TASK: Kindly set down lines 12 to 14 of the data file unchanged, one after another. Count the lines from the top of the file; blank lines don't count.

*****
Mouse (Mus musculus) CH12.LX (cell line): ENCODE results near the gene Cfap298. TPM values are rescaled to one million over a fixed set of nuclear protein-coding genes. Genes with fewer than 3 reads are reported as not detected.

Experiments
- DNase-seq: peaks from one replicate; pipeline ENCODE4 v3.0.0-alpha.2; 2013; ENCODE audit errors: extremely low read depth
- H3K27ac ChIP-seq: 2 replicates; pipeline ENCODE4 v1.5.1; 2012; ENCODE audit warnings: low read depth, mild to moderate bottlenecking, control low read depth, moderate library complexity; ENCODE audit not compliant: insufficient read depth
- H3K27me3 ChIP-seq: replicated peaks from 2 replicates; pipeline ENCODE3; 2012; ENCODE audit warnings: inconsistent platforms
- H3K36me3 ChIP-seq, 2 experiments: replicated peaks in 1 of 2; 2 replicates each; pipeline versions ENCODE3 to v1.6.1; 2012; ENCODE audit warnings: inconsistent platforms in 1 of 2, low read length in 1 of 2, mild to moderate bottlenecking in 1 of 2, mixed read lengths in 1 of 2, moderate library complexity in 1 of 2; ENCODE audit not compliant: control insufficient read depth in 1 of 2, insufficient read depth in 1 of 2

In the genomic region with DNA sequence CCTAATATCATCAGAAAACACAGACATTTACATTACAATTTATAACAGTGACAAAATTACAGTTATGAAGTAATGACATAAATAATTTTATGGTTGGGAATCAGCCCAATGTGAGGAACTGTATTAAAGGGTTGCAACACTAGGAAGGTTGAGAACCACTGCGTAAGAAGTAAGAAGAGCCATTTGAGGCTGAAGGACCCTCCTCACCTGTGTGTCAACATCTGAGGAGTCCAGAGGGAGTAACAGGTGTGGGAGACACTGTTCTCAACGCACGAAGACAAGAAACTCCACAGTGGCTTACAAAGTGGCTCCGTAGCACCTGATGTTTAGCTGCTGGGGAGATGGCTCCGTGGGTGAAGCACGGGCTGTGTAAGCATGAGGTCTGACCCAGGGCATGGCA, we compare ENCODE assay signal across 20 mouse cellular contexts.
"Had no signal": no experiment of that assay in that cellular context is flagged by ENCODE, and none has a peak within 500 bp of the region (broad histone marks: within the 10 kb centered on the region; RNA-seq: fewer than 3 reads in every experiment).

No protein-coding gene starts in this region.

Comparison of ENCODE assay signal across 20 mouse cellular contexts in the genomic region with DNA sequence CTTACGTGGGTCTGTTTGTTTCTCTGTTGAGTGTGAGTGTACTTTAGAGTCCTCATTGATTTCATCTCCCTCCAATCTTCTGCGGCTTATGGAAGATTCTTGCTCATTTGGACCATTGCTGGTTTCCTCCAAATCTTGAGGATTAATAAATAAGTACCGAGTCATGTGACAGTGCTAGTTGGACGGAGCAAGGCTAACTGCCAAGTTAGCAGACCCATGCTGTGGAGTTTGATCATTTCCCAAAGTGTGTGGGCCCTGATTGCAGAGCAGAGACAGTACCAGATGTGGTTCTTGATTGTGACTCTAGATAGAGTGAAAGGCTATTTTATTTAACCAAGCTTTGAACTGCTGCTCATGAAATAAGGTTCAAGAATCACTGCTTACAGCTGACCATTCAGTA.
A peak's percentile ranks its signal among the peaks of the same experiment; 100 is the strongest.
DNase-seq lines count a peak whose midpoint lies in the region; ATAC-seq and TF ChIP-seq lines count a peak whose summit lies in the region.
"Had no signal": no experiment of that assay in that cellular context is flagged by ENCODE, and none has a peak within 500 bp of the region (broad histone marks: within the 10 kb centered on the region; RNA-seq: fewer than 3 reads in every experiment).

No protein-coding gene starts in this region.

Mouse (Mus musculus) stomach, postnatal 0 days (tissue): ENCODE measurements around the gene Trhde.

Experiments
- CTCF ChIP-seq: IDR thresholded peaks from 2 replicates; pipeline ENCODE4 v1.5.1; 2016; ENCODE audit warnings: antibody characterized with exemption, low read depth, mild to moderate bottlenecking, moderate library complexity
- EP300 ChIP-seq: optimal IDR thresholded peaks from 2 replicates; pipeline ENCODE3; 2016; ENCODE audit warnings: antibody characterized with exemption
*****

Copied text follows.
DNase-seq lines count a peak whose midpoint lies in the region; ATAC-seq and TF ChIP-seq lines count a peak whose summit lies in the region.
"Had no signal": no experiment of that assay in that cellular context is flagged by ENCODE, and none has a peak within 500 bp of the region (broad histone marks: within the 10 kb centered on the region; RNA-seq: fewer than 3 reads in every experiment).

No protein-coding gene starts in this region.